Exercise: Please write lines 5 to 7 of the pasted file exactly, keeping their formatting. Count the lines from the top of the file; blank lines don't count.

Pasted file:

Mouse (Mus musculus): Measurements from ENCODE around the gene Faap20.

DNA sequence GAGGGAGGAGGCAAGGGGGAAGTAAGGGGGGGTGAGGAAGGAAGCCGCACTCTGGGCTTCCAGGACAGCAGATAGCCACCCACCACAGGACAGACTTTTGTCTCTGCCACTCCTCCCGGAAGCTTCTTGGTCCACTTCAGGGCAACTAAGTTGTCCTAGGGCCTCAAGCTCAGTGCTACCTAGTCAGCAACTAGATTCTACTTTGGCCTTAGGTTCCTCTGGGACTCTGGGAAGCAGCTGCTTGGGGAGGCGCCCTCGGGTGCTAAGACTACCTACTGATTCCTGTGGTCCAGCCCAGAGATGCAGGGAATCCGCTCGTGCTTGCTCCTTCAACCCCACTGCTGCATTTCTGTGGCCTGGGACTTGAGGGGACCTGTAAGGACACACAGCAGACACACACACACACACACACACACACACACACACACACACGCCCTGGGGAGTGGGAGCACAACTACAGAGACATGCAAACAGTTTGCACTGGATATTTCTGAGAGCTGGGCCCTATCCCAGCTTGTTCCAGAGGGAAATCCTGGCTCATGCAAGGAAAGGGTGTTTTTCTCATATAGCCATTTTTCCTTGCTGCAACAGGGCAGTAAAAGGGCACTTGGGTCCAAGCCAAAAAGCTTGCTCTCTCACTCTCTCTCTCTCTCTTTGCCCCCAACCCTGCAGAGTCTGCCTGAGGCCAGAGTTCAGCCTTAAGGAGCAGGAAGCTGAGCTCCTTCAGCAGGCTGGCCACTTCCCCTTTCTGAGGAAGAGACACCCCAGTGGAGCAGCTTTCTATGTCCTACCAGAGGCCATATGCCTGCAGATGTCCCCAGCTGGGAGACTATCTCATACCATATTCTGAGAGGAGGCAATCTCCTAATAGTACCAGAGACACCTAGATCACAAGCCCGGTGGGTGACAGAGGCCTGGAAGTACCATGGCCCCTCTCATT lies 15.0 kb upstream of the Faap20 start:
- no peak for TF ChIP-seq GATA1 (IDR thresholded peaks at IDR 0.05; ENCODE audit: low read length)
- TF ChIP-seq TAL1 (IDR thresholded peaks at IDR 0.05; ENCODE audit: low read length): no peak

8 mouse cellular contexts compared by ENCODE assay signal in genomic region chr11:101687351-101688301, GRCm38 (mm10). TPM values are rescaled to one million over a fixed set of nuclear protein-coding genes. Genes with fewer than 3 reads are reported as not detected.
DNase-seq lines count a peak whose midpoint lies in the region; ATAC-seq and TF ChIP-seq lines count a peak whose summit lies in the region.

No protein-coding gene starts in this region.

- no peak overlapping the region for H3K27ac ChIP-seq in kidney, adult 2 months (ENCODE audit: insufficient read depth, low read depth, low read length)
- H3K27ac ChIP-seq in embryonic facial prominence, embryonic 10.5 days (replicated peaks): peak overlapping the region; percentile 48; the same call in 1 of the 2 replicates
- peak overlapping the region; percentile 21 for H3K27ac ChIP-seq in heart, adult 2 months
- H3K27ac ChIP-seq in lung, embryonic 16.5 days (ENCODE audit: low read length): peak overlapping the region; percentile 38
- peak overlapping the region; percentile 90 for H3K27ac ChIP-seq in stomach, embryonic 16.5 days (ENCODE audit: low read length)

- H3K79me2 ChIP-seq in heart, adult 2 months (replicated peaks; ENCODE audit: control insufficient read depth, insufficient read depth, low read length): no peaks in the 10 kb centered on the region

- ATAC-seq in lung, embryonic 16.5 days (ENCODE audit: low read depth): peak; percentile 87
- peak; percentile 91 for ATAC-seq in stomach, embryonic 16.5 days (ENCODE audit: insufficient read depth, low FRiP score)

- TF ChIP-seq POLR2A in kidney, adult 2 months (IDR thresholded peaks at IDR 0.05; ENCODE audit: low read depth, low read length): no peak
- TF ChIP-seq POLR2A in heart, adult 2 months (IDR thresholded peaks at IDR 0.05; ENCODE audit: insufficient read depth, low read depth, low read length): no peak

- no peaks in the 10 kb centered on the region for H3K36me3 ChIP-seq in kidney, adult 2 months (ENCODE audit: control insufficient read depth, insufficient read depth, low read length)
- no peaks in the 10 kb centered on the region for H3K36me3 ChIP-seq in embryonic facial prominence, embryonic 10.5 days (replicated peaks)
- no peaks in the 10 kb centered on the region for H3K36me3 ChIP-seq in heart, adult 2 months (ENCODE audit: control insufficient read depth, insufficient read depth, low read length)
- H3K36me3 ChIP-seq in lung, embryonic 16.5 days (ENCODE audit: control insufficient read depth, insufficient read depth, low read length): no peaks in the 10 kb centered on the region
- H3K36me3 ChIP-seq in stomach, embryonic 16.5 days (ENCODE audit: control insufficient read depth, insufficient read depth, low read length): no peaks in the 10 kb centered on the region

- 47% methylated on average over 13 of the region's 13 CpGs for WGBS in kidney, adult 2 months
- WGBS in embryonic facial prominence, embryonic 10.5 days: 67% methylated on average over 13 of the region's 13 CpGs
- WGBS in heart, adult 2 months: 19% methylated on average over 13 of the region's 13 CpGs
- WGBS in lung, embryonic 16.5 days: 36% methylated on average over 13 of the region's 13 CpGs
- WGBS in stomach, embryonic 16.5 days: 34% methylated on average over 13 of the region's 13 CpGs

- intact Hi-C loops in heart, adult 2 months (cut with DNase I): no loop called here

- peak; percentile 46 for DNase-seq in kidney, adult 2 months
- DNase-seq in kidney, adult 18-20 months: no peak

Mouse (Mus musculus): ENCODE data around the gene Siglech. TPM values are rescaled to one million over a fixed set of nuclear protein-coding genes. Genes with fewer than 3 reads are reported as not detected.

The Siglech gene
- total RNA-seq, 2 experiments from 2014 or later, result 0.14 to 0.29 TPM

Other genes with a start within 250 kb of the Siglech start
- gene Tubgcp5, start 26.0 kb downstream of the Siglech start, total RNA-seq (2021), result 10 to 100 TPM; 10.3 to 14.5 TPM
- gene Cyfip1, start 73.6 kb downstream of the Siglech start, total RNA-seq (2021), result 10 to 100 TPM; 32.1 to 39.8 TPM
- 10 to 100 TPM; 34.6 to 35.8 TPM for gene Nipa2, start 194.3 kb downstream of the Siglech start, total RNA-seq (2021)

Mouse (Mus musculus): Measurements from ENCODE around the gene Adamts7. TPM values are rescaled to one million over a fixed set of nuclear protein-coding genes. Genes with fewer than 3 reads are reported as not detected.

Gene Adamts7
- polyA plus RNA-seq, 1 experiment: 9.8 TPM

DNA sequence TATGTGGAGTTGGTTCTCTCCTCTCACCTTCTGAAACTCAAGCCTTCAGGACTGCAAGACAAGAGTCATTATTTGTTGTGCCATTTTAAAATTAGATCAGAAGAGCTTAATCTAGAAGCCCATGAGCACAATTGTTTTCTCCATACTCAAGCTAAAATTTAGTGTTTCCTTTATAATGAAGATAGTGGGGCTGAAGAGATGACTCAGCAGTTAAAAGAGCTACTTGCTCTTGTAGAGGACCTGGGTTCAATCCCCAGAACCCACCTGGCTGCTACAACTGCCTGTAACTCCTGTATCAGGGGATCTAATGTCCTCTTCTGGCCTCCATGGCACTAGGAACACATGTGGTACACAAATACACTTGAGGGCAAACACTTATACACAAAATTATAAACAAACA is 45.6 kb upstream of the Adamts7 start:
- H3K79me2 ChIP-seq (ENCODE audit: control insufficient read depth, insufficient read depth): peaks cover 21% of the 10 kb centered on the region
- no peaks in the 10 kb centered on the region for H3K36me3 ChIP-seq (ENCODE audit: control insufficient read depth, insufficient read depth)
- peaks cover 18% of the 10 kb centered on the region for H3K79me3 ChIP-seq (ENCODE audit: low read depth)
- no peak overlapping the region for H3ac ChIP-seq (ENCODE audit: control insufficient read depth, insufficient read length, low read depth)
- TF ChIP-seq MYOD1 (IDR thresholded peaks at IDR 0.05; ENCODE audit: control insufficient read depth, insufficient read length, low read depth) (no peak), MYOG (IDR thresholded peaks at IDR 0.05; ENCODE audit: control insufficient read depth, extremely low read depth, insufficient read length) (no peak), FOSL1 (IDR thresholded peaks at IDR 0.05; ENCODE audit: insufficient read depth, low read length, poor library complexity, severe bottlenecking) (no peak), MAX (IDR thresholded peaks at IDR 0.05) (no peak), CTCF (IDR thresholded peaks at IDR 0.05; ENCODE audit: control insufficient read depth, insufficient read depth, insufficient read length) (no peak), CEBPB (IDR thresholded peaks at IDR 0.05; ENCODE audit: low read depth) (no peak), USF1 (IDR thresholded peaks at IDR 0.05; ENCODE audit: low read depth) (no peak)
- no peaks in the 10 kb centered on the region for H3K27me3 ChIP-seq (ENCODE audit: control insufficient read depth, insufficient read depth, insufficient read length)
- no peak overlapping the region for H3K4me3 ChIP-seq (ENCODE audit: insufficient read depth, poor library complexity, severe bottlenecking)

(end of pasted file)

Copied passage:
8 mouse cellular contexts compared by ENCODE assay signal in genomic region chr11:101687351-101688301, GRCm38 (mm10). TPM values are rescaled to one million over a fixed set of nuclear protein-coding genes. Genes with fewer than 3 reads are reported as not detected.
DNase-seq lines count a peak whose midpoint lies in the region; ATAC-seq and TF ChIP-seq lines count a peak whose summit lies in the region.

No protein-coding gene starts in this region.